Silicon micropillars with tunable sizes are successfully fabricated on copper foils by using nanosecond-pulsed laser irradiation and then used as anodes for lithium-ion batteries. The size of the silicon micropillars is manipulated by using different slurry layer thicknesses ranging from a few microns to tens of microns. The effects of the pillar size on electrochemical properties are thoroughly investigated. The smaller the pillars, the better the electrochemical performance. A capacity of 1647 mAh g-1 at 0.1 C current rate is achieved in the anode with the smallest pillars, with 1215, 892, and 582 mAh g-1 at 0.2, 0.5, and 1.0 C, respectively. Although a significant difference in discharge capacity is observed in the early period of cycling among micropillars of different sizes, this discrepancy becomes smaller as a function of the cycle number. Morphological studies reveal that the expansion of micropillars occurred during long-term cycling, which finally led to the formation of island-like structures. Also, the formation of a solid electrolyte interphase film obstructs Li+ diffusion into Si for lithiation, resulting in capacity decay. This study demonstrates the importance of minimizing the pillar size and optimizing the pillar density during anode fabrication.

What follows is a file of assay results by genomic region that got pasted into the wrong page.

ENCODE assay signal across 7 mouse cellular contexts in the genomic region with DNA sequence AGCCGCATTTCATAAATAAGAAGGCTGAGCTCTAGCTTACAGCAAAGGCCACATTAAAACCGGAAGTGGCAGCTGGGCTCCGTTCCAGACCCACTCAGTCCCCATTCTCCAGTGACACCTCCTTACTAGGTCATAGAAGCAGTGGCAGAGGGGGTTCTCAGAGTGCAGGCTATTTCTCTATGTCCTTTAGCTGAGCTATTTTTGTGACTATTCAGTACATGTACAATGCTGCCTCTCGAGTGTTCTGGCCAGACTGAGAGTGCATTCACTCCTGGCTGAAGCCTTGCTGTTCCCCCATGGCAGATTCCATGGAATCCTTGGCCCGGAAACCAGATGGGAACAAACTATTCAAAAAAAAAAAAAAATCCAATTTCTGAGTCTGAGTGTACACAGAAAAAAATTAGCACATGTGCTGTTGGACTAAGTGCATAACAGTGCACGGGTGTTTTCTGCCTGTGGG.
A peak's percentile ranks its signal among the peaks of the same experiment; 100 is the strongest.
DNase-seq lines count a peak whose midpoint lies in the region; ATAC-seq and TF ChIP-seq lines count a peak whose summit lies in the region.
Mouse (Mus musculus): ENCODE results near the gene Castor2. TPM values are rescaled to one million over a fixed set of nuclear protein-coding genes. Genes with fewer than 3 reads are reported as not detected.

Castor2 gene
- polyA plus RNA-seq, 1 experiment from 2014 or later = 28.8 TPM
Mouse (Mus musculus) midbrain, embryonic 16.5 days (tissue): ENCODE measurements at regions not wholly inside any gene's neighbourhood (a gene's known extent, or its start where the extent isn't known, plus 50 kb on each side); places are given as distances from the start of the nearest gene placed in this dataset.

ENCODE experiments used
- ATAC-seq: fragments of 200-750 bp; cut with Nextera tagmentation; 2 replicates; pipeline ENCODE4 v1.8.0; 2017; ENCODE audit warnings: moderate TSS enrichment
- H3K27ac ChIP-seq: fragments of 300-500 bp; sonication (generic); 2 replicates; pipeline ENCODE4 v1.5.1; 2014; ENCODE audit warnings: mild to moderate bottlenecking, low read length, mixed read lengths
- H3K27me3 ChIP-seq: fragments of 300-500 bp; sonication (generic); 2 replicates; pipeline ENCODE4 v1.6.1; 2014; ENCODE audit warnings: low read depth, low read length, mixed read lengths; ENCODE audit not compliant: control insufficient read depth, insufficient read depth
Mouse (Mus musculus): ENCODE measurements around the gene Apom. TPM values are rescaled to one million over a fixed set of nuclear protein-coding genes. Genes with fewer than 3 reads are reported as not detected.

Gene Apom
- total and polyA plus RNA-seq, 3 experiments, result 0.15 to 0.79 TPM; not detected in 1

ASJC Scopus subject areas
- Materials Science(all)
- Process Chemistry and Technology
- Computer Science Applications
- Fluid Flow and Transfer Processes